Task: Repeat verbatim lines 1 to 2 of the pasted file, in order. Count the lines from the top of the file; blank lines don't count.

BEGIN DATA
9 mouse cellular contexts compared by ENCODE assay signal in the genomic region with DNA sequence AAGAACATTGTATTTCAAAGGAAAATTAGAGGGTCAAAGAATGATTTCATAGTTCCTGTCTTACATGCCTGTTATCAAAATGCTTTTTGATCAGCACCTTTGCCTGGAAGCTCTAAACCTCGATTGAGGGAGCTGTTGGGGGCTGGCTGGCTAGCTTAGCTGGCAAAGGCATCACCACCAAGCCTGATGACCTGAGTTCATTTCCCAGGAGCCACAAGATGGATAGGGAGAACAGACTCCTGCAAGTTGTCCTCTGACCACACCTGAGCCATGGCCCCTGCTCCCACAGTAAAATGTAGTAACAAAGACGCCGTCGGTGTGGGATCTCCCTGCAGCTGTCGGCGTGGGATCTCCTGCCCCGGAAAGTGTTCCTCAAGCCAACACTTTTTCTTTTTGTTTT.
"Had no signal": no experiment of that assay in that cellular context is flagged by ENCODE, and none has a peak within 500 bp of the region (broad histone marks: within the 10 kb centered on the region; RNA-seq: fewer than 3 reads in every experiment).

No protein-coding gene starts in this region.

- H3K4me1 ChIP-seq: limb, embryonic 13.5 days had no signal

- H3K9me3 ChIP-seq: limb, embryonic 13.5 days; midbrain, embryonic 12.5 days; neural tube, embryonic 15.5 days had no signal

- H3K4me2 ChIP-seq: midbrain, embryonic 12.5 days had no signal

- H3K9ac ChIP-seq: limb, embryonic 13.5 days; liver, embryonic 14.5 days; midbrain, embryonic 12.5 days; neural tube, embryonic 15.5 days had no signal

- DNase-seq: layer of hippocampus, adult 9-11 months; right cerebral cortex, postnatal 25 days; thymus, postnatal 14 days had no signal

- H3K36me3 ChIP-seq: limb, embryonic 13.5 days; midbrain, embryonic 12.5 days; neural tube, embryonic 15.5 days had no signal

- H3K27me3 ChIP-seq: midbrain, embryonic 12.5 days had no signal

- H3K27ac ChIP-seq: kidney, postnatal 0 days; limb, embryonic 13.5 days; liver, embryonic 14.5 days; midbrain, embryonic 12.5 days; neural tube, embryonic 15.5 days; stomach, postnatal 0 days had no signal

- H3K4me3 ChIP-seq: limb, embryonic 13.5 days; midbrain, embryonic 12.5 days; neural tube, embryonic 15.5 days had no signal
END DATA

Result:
9 mouse cellular contexts compared by ENCODE assay signal in the genomic region with DNA sequence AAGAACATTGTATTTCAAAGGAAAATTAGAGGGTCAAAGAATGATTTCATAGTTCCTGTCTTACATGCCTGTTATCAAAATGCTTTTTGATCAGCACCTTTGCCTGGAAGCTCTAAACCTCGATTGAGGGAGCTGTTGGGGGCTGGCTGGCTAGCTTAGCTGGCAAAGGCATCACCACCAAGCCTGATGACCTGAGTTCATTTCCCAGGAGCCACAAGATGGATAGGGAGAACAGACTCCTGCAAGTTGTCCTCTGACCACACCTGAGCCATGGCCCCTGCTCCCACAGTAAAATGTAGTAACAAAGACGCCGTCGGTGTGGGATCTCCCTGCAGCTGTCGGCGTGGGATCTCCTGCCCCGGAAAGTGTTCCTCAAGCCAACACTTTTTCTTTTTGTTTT.
"Had no signal": no experiment of that assay in that cellular context is flagged by ENCODE, and none has a peak within 500 bp of the region (broad histone marks: within the 10 kb centered on the region; RNA-seq: fewer than 3 reads in every experiment).